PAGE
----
Nick Clegg has been branded "patronising" by one of his own MPs over his support for benefit cuts.
Sarah Teather, a former minister, said the system was leaving people "destitute".
Her criticism comes after Clegg accused the Archbishop of Westminster, the Most Rev Vincent Nichols, of exaggerating the effects of the coalition's welfare reforms.
Teather said Clegg's intervention was not "very helpful" or "well informed" as she backed the Archbishop's stance.
The Roman Catholic Archbishop, who is set to be made a cardinal, said it was a "disgrace" that in such a wealthy country there were people who could not afford to feed themselves.
Clegg responded by saying: "I think that to say that the safety net has been removed altogether is an exaggeration, it is not right."
Teather told Newsnight it was "rather a patronising response from my leader" which was "not very helpful and not, in my view, very well informed either".
Clegg questioned Vincent Nichols' attack on benefit cuts
The Brent Central MP added: "If I think about the experience of a lot of my constituents I'm afraid I'm seeing far too many people who are made destitute and put into severe poverty by the benefit changes.
"For example I had a woman where the whole of the last trimester of her pregnancy she had no money whatsoever.
- SEE ALSO: A brief history of Bishops attacking the government
"I had another case where somebody was sanctioned for failing to turn up to an appointment when she was having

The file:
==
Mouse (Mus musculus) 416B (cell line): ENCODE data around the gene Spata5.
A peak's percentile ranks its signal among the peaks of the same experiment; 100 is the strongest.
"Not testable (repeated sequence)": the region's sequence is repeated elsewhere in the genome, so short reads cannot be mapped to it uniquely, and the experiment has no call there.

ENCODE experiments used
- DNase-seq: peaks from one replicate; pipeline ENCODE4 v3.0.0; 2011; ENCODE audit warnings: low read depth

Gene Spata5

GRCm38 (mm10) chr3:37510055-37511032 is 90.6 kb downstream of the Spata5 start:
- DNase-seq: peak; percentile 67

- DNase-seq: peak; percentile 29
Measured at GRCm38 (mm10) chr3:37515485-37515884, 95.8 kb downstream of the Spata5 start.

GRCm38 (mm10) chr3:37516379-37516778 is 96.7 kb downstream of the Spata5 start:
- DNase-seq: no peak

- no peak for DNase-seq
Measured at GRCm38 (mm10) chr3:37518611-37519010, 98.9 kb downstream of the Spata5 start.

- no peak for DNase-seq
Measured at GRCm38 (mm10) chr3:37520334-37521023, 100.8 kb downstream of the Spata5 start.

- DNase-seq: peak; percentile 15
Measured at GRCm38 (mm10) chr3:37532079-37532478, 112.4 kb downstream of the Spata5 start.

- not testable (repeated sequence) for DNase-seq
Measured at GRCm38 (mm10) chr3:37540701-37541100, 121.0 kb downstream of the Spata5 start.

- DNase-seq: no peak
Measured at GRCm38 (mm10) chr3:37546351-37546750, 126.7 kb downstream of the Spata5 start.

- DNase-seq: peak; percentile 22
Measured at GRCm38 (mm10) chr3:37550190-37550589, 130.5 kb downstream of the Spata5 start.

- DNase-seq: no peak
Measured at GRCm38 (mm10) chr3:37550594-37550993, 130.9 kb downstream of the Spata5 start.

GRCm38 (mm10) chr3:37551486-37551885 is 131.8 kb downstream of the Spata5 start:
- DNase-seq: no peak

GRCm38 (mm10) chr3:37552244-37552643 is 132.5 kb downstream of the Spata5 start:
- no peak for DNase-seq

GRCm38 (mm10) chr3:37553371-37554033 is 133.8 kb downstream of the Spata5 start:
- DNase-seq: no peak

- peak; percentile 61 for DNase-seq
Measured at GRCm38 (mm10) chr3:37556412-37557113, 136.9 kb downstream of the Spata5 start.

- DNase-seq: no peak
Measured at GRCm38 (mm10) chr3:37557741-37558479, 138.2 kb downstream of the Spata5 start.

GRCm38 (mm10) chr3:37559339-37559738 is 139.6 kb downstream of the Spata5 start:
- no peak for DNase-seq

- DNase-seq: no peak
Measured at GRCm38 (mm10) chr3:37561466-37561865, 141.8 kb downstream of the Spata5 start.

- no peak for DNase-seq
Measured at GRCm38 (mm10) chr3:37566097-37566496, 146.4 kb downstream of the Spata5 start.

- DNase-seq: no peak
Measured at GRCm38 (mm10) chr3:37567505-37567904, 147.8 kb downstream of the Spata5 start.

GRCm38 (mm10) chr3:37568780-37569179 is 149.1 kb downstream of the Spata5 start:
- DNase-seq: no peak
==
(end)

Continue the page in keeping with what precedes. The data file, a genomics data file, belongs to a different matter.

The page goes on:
surgery for cancer.
"So I'm afraid the Archbishop's criticism this week really chimes with my own experience."
She said Iain Duncan Smith's universal credit agenda of simplifying the system and making work pay had been "cut against" by budget cuts and "directly political interventions that are more about trying to demonstrate whose side we are on rather than really about helping individuals get back into work".
Tory MP Steve Baker praised the Work and Pensions Secretary as a "deeply moral man" but acknowledged there were problems with the welfare system.
He said: "The clergy are right to speak up for the poor, of course, but I don't think it was right when the Archbishop said that the welfare state had been torn away. I don't think that stands up to scrutiny.
"We are still paying jobseeker's allowance, we are still paying the pension, the health service is still there.